Conductivity, diffusivity and other thermophysical properties are assumed to remain constant during freezing. It is also assumed that no temperature loss occurs during pouring. The subscripts one and two denote, respectively, the metal and the mold while the letter i refers to the interface. Equation (2) has found extensive use in feeder design, where the freezing time of the feeder must always be greater than that of the casting. Chvorinov validated Eq. 2 by measuring the freezing times of a variety of low-carbon steel castings. It was later shown that the divergent heat flow, which occurs with curved surfaces and also at comers and edges of rectangular castings, should be taken into account. (See Berry, et al., 1959.)
Chvorinov also showed that the progress of freezing in planar solidification of a pure metal or other congruent freezing material is governed by:
The thickness of the frozen layer is thus related to the square root of the elapsed time. The so-called solidification constant is given by:
It is noted that the equation for skin thickening holds true only for minimal superheat in the molten metal.
At present, casting technology is poised at an important juncture in its history. This has been brought about by the impact of computer modeling. The earliest examples of computer modeling have employed the analogue computer. The contributions of Pehike and his co-workers (see Pehike et al. 1976) have provided a major insight on the possibilities of model experiments. However, the application of digital computer to the solution of metal casting problems has opened a new epoch for casting producers. Progress over the last decade using various computational techniques now renders possible a variety of options. Among them are the prediction of solidification profiles, the design of gating and feeding systems, the prediction of microstructure and finally the linkage of microstructure to mechanical properties.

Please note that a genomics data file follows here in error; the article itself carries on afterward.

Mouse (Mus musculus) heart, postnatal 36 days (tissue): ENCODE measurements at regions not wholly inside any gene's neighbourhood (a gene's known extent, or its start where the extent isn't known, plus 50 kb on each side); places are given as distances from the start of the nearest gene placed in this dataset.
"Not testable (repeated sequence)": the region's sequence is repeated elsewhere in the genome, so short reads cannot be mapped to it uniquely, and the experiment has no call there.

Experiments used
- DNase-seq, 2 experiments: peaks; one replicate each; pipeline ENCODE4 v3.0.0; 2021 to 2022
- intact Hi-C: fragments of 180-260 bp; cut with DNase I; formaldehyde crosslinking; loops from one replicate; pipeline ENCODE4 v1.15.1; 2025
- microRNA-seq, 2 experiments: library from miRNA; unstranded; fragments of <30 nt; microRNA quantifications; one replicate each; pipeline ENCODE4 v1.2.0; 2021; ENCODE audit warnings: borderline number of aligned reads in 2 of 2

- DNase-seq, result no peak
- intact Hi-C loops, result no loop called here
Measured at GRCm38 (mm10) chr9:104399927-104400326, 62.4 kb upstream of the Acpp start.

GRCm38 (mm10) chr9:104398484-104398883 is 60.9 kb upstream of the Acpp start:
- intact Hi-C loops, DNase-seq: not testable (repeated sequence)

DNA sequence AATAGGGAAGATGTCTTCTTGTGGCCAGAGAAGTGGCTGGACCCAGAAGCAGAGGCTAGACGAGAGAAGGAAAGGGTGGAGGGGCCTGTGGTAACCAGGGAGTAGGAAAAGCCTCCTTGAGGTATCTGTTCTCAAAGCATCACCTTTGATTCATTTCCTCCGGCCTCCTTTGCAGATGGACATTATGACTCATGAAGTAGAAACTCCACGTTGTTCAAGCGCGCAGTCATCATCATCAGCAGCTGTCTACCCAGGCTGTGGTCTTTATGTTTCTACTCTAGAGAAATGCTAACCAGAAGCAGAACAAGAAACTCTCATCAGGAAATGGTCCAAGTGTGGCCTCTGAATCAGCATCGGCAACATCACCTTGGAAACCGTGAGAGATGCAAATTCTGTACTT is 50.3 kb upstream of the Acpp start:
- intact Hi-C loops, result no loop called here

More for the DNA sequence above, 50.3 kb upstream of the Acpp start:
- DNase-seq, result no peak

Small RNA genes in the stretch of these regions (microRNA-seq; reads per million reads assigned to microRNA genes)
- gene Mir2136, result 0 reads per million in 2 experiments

Many of these developments are described in reports of conferences held periodically under the title The Modeling of Casting, Welding and Advanced Solidification Processes (1981 onwards).
Berry, J. T., Kondic, V., and Martin, G. (1959) Solidification Times of Simple Shaped Sand Castings in Sand Moulds, Trams. Amer. Foundrymen's Soc., 67:449-476.
Brody, H. D. and Apelian, D, (1981) Modeling of Casting and Welding Processes I, The Metallurgical Society of AIME, Warrendale, Pa., 1981 and subsequent volumes in series.
Campbell, J. (1991) Castings, Butterworth-Heinemann, Oxford, 1991.
Chvorinov, N. (1940) Theory of Casting Solidification, Giesserei, 27:(10)177-186, 11:201-208, No. 222-225.
Harding, E. W. (1949) Foundry Trade Jnl., 69:343.
Pehlke, R. D., Marrone, R. E., and Wilkes, J. O. (1976) Computer Simulation of Solidification, Amer. Foundrymen's Soc.
Ruddle, R. W. (1956) The Running and Gating of Sand Castings, Inst. of Metals, Monograph and Report Series No. 19, London.